My big writer’s dreams of publication have now come true— but my loss is huge.

Eric was a bright, charismatic child with wise eyes, a megawatt smile and an infectious laugh. His diagnosis of cerebral palsy at birth drastically altered the course of my life. I chose to parent him as a child of value. Our lives were tremendously challenging at times, sheer magic at others.

Spending time in Eric’s presence became a gift.

The wounded child became the adored teacher; the disabled kid redefined ability; the child sensitive to touch and noise sat quietly in movie theaters; the infant who struggled to take his first breath became a confident student included in his neighborhood school.

At his death, Eric was composing music in his weekly music therapy classes, and exhibited a charming, sophisticated sense of humor. Disability didn’t define who Eric was, at least not in our home. Those who took the time required to connect with him beyond his disability were rewarded with lasting lessons about dignity, grace, determination, ability, and the value of individual differences.

Eric redefined the word charm.

My son will always be my greatest life teacher. So rather than sit mourning over my tough loss, I am instead moved today to celebrate Eric’s life, excited about what he has achieved through me as a result of the literary journey he helped select for me years ago.

It was Eric who first fueled my passion to write Breakthrough Parenting. We were the dynamic duo, committed to impacting positive societal change for children with special needs. We knew just how tough it was to walk the special needs parenting road. We fought hard for greater societal awareness and accessibility for those with special needs every single day. It was no easy feat.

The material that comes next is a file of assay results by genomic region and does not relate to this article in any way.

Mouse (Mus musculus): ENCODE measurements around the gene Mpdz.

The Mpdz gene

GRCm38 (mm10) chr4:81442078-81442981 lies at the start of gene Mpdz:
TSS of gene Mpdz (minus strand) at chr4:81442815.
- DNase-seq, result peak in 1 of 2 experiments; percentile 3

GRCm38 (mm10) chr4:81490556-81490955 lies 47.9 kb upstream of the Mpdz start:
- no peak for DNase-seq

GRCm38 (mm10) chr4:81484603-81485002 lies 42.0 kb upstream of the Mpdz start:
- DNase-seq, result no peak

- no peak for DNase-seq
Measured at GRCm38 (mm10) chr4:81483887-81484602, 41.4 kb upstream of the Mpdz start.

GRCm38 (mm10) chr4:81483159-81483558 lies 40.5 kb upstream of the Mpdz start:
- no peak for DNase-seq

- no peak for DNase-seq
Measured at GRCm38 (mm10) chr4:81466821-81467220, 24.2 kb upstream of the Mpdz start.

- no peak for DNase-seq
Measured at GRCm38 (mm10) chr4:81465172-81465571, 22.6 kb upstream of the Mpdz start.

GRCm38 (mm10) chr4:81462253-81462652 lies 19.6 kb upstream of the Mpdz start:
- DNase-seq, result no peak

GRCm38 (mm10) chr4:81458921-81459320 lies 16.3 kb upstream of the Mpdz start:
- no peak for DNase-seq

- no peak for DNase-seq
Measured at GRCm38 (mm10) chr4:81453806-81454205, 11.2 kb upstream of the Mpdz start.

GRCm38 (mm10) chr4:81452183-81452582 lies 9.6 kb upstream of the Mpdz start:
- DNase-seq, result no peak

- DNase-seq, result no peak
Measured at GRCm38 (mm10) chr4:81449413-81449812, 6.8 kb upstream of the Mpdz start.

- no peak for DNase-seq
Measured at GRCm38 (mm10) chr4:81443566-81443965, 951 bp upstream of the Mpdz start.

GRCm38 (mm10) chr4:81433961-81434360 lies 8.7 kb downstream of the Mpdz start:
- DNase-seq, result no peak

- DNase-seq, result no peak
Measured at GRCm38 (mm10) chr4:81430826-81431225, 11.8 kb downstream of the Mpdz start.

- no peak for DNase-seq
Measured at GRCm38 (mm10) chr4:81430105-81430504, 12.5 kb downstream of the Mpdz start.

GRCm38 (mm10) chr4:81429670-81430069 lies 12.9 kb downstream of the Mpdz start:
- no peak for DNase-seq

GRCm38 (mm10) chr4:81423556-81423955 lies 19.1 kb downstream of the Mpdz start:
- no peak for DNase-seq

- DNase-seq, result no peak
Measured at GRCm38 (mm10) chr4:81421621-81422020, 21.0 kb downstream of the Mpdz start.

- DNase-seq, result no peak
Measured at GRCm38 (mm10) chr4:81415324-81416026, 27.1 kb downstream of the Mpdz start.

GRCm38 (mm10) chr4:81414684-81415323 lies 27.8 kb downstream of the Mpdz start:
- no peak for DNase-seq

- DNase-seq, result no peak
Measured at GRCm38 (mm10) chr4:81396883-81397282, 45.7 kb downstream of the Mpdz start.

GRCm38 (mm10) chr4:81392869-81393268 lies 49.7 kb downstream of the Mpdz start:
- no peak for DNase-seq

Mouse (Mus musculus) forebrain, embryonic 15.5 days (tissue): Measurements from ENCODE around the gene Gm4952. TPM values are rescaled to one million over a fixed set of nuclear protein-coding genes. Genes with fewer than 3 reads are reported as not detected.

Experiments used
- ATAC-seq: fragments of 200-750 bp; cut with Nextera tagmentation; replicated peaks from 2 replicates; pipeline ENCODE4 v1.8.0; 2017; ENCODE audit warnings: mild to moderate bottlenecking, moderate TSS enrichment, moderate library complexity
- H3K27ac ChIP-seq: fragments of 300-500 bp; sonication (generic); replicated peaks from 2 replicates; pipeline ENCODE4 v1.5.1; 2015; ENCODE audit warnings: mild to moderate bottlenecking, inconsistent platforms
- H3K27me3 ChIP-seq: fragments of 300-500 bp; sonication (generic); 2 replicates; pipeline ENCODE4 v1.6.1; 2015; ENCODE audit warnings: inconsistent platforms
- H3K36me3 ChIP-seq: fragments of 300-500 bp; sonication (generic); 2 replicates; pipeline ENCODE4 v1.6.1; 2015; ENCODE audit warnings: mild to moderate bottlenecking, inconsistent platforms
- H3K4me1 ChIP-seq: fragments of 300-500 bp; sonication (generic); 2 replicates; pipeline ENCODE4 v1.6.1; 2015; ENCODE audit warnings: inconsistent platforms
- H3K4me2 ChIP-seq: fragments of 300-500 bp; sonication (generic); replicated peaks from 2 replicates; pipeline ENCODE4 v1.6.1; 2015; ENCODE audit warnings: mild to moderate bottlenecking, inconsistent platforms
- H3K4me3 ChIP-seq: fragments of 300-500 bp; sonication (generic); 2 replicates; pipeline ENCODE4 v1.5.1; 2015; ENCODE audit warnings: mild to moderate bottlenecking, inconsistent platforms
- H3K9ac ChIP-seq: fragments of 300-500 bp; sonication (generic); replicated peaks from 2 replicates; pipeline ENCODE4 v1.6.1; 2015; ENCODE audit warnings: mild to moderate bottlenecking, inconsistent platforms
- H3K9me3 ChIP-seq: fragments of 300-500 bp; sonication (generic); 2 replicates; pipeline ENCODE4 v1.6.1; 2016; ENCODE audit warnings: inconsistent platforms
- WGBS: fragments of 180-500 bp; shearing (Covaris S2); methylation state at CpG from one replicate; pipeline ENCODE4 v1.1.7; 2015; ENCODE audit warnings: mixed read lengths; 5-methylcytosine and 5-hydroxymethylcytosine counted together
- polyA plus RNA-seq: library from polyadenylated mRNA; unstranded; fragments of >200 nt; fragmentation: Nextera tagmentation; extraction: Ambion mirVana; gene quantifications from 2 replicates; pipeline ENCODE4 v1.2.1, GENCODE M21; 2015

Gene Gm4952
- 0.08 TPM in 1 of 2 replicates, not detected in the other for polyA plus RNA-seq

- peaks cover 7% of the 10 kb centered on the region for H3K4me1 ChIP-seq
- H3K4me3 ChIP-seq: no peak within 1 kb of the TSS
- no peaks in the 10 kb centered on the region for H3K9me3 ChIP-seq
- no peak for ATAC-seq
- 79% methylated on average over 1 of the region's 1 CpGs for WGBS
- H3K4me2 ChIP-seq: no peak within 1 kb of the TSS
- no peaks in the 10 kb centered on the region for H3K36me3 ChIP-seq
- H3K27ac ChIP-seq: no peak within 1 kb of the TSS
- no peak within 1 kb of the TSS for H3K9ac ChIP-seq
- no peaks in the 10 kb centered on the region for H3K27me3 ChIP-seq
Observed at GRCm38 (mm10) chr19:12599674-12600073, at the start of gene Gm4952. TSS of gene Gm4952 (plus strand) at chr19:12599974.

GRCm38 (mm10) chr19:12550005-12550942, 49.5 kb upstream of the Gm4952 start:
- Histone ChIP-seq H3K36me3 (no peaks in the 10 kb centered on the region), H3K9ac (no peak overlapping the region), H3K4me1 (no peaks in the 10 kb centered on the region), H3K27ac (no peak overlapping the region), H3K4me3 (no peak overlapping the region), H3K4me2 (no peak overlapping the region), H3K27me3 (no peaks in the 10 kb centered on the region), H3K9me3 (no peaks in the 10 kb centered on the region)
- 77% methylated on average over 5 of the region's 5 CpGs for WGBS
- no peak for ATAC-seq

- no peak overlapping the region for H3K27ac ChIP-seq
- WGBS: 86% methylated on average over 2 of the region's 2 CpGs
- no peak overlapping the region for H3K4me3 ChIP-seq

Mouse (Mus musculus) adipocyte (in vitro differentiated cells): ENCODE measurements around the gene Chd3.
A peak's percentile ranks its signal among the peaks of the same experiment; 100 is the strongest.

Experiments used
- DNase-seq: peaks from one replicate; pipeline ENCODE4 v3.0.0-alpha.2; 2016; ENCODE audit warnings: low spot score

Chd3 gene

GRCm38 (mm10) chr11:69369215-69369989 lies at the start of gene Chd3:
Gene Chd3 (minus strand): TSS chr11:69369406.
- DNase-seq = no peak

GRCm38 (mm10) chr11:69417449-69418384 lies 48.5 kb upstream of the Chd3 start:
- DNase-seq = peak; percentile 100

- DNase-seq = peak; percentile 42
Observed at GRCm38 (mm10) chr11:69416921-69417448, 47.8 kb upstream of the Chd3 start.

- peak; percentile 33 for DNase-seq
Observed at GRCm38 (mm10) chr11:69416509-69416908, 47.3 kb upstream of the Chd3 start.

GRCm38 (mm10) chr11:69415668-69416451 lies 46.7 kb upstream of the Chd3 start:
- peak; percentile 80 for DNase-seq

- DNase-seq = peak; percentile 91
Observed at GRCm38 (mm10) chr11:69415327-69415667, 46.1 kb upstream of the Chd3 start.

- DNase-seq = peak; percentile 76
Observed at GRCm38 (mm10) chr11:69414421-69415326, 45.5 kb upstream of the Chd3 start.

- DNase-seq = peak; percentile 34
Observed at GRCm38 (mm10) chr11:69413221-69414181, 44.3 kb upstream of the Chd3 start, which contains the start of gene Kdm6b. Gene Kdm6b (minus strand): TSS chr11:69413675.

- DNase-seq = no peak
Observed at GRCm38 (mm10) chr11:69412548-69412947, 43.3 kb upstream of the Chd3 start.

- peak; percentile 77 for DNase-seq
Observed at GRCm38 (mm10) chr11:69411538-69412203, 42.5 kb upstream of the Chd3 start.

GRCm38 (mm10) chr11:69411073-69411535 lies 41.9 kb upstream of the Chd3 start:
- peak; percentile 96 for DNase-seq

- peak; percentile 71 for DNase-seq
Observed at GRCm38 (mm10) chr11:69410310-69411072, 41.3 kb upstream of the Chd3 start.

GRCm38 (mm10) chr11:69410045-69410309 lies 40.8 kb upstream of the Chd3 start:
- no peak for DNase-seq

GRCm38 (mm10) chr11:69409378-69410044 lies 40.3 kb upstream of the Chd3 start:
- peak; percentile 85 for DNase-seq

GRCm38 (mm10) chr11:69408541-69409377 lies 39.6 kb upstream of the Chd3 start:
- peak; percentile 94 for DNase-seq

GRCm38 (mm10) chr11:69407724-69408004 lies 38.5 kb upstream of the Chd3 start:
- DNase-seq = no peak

Every time the bar of expectations for Eric was raised, he surpassed the goals.

Fortunately, Eric always knew his true value. As he approached the teen years, he became increasingly determined to use his life struggles and successes to help other children live better lives. We agreed that Breakthrough Parenting needed to be written.

I had no idea that I would be required to slice open a deep vein of fresh grief to meet my contractual obligations as an author—to write something worth reading by the world.

How appropriate it is that something so beautiful has risen from the still blazing embers of grief.

My son taught me the power one person holds to impact positive change. He taught me to be passionate about a just cause and to work hard to make seemingly impossible dreams come true. He taught me to treat others with respect, even when I had cause to do otherwise.

I wrote Breakthrough Parenting to help millions of children and families facing special needs lead better lives. I know this book can change lives. As you read my heartfelt words, and the insightful words of others who have walked the special needs path well, I hope you experience a bit of my son’s magic, too.

Breakthrough Parenting for Children with Special Needs: Raising the Bar of Expectations is the ultimate tribute to a great modern-day hero— my son, Eric Richard Winter. This is his book, too.

Congratulations, RicStar! We did it, together...
Breakthrough Parenting for Children with Special Needs: Raising the Bar of Expectations